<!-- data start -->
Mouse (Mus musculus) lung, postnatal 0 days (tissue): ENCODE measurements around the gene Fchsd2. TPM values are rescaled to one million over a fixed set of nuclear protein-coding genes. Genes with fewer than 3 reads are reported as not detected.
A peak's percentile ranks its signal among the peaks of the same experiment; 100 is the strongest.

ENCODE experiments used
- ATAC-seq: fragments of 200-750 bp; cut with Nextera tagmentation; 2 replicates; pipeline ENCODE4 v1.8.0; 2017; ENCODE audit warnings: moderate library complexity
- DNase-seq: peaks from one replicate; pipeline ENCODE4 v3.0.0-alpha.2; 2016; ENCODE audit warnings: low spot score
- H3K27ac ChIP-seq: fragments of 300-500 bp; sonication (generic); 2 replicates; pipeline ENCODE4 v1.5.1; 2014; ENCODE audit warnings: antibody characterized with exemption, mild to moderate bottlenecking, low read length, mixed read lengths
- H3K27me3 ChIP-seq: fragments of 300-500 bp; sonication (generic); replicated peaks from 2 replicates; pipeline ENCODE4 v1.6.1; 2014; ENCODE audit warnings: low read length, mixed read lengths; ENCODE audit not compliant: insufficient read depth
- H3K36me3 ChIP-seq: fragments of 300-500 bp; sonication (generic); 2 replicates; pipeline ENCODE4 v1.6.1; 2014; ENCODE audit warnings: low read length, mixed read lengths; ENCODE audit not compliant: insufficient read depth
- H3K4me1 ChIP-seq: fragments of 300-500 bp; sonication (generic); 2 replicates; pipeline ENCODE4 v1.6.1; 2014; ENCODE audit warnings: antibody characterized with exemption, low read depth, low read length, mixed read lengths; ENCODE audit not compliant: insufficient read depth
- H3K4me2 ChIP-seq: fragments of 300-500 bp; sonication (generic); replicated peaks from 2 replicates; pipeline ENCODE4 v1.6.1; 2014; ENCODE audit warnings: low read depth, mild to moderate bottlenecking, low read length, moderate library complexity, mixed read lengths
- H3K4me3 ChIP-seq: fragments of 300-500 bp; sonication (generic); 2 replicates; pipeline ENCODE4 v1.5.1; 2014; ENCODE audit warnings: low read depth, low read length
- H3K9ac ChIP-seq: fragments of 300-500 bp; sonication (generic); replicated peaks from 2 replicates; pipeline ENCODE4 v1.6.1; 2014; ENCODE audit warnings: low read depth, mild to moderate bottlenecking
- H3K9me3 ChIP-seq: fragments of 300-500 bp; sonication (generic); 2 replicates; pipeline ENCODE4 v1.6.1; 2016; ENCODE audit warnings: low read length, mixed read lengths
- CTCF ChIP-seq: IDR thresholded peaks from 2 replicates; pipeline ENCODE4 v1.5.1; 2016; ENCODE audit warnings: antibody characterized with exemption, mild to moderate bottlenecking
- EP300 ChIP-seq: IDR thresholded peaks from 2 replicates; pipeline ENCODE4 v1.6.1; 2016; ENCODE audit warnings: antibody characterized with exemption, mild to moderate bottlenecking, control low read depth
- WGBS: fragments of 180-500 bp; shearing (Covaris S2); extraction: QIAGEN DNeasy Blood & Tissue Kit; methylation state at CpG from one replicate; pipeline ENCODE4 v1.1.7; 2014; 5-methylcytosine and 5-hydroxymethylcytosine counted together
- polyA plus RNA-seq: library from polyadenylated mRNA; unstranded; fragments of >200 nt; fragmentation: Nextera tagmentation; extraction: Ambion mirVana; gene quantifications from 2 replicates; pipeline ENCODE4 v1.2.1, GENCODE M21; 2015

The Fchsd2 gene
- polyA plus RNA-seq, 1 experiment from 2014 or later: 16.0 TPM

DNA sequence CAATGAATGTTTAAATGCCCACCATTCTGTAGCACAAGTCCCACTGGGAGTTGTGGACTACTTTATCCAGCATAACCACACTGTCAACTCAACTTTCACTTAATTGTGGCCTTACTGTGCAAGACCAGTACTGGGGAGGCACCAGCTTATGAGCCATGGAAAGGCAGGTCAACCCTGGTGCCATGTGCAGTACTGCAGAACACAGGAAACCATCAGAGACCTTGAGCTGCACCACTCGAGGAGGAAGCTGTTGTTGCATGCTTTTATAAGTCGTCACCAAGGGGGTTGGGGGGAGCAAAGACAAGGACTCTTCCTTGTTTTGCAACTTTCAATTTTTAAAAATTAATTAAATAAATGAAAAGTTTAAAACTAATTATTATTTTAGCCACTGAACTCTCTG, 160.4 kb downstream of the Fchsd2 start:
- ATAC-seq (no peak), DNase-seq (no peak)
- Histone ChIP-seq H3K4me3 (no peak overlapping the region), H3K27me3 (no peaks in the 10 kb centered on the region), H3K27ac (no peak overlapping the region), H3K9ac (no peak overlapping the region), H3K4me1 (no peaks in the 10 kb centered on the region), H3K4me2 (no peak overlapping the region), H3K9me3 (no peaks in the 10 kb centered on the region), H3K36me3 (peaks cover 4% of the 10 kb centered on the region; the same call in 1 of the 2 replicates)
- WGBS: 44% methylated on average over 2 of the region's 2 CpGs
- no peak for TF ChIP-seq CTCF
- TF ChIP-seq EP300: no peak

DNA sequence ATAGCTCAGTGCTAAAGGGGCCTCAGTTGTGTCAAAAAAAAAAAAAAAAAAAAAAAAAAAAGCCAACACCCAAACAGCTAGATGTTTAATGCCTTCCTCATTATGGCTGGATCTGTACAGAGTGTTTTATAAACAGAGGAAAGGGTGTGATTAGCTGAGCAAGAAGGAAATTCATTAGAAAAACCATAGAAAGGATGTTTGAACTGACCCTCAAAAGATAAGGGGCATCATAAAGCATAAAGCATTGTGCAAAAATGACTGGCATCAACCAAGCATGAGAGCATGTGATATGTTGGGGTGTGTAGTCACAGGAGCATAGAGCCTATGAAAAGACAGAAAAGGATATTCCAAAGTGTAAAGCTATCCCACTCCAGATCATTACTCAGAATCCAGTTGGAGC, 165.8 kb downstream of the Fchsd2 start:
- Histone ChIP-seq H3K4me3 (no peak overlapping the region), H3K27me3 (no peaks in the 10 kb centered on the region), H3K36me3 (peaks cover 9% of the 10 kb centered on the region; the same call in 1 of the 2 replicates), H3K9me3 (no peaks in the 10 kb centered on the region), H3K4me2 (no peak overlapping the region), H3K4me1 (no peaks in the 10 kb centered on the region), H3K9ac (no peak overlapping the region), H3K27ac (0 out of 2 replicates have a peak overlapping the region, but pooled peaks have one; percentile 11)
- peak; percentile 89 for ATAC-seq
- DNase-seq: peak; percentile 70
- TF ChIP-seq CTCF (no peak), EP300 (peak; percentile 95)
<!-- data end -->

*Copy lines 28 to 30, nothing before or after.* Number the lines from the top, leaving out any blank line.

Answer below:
- peak; percentile 89 for ATAC-seq
- DNase-seq: peak; percentile 70
- TF ChIP-seq CTCF (no peak), EP300 (peak; percentile 95)